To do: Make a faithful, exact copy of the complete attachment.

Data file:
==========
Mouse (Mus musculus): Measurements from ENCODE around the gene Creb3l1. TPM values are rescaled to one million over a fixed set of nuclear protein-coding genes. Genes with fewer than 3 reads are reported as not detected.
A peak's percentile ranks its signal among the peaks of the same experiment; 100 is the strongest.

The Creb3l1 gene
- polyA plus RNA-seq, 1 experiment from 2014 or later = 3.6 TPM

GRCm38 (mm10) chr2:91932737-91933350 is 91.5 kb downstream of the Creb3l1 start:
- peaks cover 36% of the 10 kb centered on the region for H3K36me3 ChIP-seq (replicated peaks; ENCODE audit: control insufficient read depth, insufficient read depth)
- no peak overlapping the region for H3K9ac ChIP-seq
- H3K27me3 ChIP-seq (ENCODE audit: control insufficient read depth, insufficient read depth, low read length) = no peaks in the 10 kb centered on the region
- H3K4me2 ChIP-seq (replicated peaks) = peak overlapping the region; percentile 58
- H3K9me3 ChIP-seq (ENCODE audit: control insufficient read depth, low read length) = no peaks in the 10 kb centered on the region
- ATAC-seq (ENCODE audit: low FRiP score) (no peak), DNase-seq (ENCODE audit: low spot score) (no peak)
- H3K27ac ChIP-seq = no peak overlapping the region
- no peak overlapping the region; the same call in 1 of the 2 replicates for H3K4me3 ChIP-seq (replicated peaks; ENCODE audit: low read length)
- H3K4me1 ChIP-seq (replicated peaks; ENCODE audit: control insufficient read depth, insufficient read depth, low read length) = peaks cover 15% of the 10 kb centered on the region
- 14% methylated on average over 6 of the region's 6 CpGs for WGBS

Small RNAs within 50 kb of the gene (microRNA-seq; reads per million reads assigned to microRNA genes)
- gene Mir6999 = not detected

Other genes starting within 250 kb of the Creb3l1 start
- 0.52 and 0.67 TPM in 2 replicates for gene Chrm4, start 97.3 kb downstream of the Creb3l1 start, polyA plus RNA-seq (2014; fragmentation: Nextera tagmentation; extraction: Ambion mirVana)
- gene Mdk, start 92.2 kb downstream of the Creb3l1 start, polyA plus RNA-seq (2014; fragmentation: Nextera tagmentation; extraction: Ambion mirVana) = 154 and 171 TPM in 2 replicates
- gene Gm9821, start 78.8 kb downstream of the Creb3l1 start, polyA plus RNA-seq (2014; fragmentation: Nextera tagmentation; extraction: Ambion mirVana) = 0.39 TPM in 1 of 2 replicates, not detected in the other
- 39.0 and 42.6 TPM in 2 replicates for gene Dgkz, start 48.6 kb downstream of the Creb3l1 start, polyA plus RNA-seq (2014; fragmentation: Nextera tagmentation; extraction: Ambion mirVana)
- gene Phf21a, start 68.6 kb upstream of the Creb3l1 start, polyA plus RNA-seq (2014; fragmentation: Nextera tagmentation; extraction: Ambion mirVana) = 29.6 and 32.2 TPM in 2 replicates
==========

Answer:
Mouse (Mus musculus): Measurements from ENCODE around the gene Creb3l1. TPM values are rescaled to one million over a fixed set of nuclear protein-coding genes. Genes with fewer than 3 reads are reported as not detected.
A peak's percentile ranks its signal among the peaks of the same experiment; 100 is the strongest.

The Creb3l1 gene
- polyA plus RNA-seq, 1 experiment from 2014 or later = 3.6 TPM

GRCm38 (mm10) chr2:91932737-91933350 is 91.5 kb downstream of the Creb3l1 start:
- peaks cover 36% of the 10 kb centered on the region for H3K36me3 ChIP-seq (replicated peaks; ENCODE audit: control insufficient read depth, insufficient read depth)
- no peak overlapping the region for H3K9ac ChIP-seq
- H3K27me3 ChIP-seq (ENCODE audit: control insufficient read depth, insufficient read depth, low read length) = no peaks in the 10 kb centered on the region
- H3K4me2 ChIP-seq (replicated peaks) = peak overlapping the region; percentile 58
- H3K9me3 ChIP-seq (ENCODE audit: control insufficient read depth, low read length) = no peaks in the 10 kb centered on the region
- ATAC-seq (ENCODE audit: low FRiP score) (no peak), DNase-seq (ENCODE audit: low spot score) (no peak)
- H3K27ac ChIP-seq = no peak overlapping the region
- no peak overlapping the region; the same call in 1 of the 2 replicates for H3K4me3 ChIP-seq (replicated peaks; ENCODE audit: low read length)
- H3K4me1 ChIP-seq (replicated peaks; ENCODE audit: control insufficient read depth, insufficient read depth, low read length) = peaks cover 15% of the 10 kb centered on the region
- 14% methylated on average over 6 of the region's 6 CpGs for WGBS

Small RNAs within 50 kb of the gene (microRNA-seq; reads per million reads assigned to microRNA genes)
- gene Mir6999 = not detected

Other genes starting within 250 kb of the Creb3l1 start
- 0.52 and 0.67 TPM in 2 replicates for gene Chrm4, start 97.3 kb downstream of the Creb3l1 start, polyA plus RNA-seq (2014; fragmentation: Nextera tagmentation; extraction: Ambion mirVana)
- gene Mdk, start 92.2 kb downstream of the Creb3l1 start, polyA plus RNA-seq (2014; fragmentation: Nextera tagmentation; extraction: Ambion mirVana) = 154 and 171 TPM in 2 replicates
- gene Gm9821, start 78.8 kb downstream of the Creb3l1 start, polyA plus RNA-seq (2014; fragmentation: Nextera tagmentation; extraction: Ambion mirVana) = 0.39 TPM in 1 of 2 replicates, not detected in the other
- 39.0 and 42.6 TPM in 2 replicates for gene Dgkz, start 48.6 kb downstream of the Creb3l1 start, polyA plus RNA-seq (2014; fragmentation: Nextera tagmentation; extraction: Ambion mirVana)
- gene Phf21a, start 68.6 kb upstream of the Creb3l1 start, polyA plus RNA-seq (2014; fragmentation: Nextera tagmentation; extraction: Ambion mirVana) = 29.6 and 32.2 TPM in 2 replicates